It would only seem logical that an introduction is a paragraph you are writing first. While for some assignments, this logic can be true, it is not so for research papers. In a research paper, introduction presents a topic in its entirety. To put it simply, this initial paragraph outlines your entire paper and — often — even mention the results you are planning to achieve in your work. With this in mind, it becomes clear why the most logical way would be to write an introduction for the research paper after your main sections, results, and conclusion are already finished.
But, even if you are writing a research paper introduction after all other essential parts are done, it is still easy to get lost in the process and make some mistakes. These mistakes in turn, could negatively affect your final grade. So, to save you from this trouble, we’ve created a full guide on how to write a research paper introduction. Simply follow our tips, and you won’t get lost in the tricky process.
The topic of your research paper is the most important part. After all, it’s why you started with the research in the first place, right? So, given that subject is essentially the fundament of your work, it is crucial to lay it down in the very beginning of your introduction.
Also, it is important to remember that the purpose of any introductory paragraph is to grab your readers’ attention. Do not think that if your professor is paid to read this work, the attention-grabbing part is irrelevant. It is very — very — relevant, and failing to intrigue your reader will lose you precious points on the grading sheet. The best tip on how to intrigue your reader would be to look at the topic from different angles and try to highlight your subject from different perspectives.
As you do, start with general concepts about your topic and narrow them down in the process. You are not supposed to go too deep — you’ll do it in the main section of your research paper. But, you are to present your view of the subject, as well as its aspects (both general and narrow ones) that interest you. As you explain your perception of the subject, make sure you do not stray off. Keep your goal in mind and be simple.
Obviously, a research paper presupposes references to already written material on the subject — otherwise, it wouldn’t be called a research paper! You will be making all of these references in the main body of your work. Still, an introduction should have at least some information about the sources you ‘plan’ to use in your paper. This part of introduction should not be too long, but it is still a vital section that should not be omitted. In practice, you can present your view of the topic (as discussed above). And then, you can simply add a couple of words about other opinions on the same subject. That will do the trick just fine.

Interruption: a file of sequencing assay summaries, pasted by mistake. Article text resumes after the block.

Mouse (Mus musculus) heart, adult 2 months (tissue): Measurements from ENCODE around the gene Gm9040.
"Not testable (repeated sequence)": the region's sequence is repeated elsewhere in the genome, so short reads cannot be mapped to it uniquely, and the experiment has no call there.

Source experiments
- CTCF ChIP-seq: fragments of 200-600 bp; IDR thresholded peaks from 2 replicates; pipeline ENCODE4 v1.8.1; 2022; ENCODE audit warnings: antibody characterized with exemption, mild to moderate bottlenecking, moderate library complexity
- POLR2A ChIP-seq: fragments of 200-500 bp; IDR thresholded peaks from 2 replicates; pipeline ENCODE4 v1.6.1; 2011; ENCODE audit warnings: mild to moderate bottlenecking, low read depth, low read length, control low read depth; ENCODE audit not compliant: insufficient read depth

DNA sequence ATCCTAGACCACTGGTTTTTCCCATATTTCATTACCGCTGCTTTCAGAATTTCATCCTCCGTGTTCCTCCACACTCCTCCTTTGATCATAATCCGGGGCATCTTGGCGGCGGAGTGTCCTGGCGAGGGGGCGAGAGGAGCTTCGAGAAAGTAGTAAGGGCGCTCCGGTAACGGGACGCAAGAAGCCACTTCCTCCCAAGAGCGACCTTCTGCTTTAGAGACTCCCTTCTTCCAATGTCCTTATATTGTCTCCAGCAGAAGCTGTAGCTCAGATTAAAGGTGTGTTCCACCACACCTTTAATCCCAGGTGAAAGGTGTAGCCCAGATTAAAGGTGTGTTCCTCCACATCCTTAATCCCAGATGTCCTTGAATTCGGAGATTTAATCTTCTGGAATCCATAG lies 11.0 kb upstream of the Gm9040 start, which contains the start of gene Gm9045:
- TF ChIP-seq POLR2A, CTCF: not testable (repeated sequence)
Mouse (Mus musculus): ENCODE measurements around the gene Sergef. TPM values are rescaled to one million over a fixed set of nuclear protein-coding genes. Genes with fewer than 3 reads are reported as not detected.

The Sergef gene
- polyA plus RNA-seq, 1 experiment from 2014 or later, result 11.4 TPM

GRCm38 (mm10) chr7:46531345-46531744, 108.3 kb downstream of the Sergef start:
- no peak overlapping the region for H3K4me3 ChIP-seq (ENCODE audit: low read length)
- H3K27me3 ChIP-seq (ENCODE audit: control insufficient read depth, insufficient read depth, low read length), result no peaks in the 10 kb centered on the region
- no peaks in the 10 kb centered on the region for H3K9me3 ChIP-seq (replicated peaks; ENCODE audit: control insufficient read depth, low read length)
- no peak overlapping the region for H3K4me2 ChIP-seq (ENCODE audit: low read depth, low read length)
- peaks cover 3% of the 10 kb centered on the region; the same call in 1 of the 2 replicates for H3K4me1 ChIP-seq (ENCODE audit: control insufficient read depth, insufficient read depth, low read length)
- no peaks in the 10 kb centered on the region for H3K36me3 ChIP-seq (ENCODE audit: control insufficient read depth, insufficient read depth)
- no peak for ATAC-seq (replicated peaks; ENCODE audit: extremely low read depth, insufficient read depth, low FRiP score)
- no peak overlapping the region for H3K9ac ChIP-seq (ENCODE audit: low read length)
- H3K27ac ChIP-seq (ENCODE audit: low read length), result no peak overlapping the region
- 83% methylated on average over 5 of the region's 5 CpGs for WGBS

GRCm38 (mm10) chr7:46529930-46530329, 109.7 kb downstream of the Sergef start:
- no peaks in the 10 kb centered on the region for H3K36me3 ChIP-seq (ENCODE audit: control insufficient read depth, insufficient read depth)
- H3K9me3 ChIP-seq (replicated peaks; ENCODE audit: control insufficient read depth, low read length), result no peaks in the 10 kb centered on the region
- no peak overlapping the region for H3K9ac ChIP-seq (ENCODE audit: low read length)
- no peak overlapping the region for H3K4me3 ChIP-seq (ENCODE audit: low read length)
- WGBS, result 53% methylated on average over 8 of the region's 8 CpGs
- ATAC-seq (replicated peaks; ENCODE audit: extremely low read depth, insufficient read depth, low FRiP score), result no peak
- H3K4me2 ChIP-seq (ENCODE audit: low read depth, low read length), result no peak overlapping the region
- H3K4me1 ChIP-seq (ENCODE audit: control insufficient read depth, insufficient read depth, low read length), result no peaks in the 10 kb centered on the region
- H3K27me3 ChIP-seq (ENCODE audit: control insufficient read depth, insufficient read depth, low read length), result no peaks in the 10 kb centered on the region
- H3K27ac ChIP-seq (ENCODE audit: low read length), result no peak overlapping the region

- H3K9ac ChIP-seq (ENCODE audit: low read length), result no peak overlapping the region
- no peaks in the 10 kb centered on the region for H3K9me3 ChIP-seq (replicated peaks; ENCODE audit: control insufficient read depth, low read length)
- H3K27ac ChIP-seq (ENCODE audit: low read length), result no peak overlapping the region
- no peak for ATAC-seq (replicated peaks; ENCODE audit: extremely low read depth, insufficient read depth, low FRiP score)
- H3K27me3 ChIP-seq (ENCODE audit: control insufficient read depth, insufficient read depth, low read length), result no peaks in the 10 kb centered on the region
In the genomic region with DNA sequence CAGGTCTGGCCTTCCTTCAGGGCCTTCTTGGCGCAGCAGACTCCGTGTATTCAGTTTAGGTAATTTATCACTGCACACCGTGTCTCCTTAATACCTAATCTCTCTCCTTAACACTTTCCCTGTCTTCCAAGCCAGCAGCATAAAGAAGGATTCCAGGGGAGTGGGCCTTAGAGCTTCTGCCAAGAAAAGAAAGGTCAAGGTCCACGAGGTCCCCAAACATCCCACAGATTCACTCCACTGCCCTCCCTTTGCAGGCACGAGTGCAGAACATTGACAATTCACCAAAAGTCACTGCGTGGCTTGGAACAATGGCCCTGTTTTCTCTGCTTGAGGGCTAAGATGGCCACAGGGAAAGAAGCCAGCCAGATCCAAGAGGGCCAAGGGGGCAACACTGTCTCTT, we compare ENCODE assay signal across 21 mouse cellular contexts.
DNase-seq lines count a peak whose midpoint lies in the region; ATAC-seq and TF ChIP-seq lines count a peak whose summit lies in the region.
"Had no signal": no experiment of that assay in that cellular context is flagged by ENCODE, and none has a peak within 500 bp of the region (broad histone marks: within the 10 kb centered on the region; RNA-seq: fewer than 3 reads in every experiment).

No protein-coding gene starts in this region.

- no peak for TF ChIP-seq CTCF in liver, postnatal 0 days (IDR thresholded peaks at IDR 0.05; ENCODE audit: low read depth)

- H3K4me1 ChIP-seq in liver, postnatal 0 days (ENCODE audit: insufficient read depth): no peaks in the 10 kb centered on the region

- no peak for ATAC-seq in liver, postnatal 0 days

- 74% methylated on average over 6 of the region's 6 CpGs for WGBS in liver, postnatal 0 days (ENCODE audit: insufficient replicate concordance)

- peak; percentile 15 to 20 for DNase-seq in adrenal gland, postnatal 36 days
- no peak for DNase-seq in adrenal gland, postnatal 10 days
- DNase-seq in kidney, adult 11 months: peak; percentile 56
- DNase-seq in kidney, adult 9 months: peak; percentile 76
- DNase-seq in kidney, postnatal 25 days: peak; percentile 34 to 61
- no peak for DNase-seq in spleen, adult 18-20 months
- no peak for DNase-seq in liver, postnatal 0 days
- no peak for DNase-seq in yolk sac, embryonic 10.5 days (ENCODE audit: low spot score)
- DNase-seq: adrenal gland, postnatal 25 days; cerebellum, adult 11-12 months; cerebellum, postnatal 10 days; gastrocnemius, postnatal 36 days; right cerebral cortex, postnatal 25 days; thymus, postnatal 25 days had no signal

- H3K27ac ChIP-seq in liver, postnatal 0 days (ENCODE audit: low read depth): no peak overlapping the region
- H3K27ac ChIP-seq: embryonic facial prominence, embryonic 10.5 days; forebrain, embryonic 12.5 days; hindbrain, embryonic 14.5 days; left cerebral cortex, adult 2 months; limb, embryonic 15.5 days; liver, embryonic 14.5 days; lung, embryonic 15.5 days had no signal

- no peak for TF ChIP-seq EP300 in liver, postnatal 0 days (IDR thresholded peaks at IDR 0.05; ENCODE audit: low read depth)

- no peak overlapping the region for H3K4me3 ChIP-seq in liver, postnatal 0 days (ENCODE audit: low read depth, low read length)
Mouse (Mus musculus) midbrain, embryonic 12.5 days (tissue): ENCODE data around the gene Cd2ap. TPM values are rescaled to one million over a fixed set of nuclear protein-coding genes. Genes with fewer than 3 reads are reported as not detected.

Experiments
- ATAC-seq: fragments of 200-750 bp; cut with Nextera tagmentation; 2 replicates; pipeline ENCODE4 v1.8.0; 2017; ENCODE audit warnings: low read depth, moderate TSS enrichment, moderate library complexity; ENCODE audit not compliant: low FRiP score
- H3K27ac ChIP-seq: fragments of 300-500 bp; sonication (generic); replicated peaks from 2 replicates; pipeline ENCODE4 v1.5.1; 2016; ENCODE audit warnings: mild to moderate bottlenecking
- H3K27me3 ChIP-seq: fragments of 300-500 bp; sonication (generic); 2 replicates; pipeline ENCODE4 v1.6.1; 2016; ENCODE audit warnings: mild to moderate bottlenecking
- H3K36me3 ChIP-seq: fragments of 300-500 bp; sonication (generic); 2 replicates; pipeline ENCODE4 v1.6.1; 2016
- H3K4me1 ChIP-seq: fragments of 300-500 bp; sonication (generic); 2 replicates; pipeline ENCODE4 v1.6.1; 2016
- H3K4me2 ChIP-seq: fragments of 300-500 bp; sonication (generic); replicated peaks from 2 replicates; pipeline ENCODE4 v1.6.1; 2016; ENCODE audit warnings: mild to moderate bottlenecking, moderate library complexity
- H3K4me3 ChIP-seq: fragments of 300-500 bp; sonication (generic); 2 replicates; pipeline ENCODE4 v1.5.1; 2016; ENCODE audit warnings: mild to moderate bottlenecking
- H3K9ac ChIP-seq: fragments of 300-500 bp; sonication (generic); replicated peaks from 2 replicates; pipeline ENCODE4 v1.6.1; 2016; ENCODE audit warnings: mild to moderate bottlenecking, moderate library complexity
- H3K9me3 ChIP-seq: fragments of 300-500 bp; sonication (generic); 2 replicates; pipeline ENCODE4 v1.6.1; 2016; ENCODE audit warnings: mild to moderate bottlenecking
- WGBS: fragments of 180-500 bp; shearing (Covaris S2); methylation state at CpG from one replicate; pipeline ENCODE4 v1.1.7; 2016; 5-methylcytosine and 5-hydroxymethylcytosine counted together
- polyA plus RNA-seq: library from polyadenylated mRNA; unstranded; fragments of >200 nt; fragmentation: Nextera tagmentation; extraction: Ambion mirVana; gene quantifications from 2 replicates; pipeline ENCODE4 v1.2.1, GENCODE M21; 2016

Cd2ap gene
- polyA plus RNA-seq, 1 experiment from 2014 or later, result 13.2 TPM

Nobody researches for the sake of researching. Ideally, the topic you choose should be either presented from a new angle no-one has covered before; or, suggest a new solution to an already existing problem. This is what makes your research relevant, and this aspect must be highlighted in your introduction. Ask the ‘so what?’ question. After, make sure to mention the answer in your introductory part.
This is the final part of your introduction and, like any wrapping up part, it should impress your reader. In case of a research paper, a thesis is a fundament for your entire work. What are you trying to prove here? What is the ultimate goal of writing this paper? In other words, a thesis statement is the gist of your whole research. Yes, of course, it may be a bit challenging to cram a complex subject into just one sentence. Yet, this is exactly what thesis calls for.
A solid thesis should:
If yours has all three, you’re good to go! Now, there is only one part of introduction left to cover.
Even though major work on your introduction is finished by now, you are still to outline your paper structure. After all, some researches can be pages long and can feature multiple sections and subsections. If this is the case, you should definitely present a brief plan of your work. Don’t go into much detail — three or four sentences describing the main parts of your research are enough. If you are working on a relatively short research paper, this part is often optional. If you’re not sure whether you need to online your research, double-check with your professor.
Not sure you can do all of the above in just one paragraph? No worries — even the most talented and diligent students sometimes get lost when it comes to structuring their research paper introduction. Sure, googling ‘how to write research paper introduction’ is already a huge step forward. Still, if you experience writer’s block, you may lose a lot of time - time you could have used more productively.
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